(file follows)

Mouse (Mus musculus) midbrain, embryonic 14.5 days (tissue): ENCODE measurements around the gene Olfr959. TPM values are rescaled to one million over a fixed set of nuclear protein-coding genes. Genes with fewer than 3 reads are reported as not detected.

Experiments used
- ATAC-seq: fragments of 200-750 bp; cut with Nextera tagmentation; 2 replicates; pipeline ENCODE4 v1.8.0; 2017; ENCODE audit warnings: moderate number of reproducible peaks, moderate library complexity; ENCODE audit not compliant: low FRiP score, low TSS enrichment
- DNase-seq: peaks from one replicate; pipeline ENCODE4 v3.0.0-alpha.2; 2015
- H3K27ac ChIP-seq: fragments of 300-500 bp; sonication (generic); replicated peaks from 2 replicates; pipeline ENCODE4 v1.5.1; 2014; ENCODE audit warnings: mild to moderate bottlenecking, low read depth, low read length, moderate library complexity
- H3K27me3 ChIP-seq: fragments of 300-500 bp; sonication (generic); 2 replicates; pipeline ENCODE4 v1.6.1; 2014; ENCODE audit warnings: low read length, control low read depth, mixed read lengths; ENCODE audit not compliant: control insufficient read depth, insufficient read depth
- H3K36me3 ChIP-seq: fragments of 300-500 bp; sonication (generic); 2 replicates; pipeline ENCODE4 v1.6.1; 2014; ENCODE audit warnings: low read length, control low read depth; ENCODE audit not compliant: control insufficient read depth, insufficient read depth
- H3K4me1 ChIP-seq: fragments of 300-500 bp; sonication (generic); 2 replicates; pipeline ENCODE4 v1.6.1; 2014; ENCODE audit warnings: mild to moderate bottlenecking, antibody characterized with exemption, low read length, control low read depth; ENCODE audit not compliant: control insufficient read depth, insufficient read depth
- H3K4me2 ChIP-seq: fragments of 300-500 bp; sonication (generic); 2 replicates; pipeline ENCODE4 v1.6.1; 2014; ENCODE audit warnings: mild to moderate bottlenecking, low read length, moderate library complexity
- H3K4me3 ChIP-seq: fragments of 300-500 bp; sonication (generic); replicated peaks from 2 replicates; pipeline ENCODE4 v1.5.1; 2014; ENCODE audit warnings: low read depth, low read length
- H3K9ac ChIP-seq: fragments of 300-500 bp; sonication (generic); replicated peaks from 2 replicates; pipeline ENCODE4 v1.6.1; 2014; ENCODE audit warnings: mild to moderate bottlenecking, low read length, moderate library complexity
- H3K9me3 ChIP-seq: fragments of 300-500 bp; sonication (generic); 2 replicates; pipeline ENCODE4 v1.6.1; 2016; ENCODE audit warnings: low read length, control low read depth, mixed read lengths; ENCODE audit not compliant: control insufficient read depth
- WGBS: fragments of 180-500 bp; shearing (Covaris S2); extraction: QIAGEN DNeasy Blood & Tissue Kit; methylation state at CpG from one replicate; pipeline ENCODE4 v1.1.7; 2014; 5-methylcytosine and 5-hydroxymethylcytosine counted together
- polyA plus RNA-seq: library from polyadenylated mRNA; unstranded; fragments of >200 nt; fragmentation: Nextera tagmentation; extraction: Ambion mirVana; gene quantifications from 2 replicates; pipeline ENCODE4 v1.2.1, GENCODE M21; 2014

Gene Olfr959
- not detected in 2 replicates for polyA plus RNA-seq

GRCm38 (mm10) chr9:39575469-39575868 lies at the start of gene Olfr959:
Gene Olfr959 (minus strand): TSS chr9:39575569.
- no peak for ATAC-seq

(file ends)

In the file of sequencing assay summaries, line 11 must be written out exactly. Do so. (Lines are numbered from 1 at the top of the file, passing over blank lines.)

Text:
- H3K9ac ChIP-seq: fragments of 300-500 bp; sonication (generic); replicated peaks from 2 replicates; pipeline ENCODE4 v1.6.1; 2014; ENCODE audit warnings: mild to moderate bottlenecking, low read length, moderate library complexity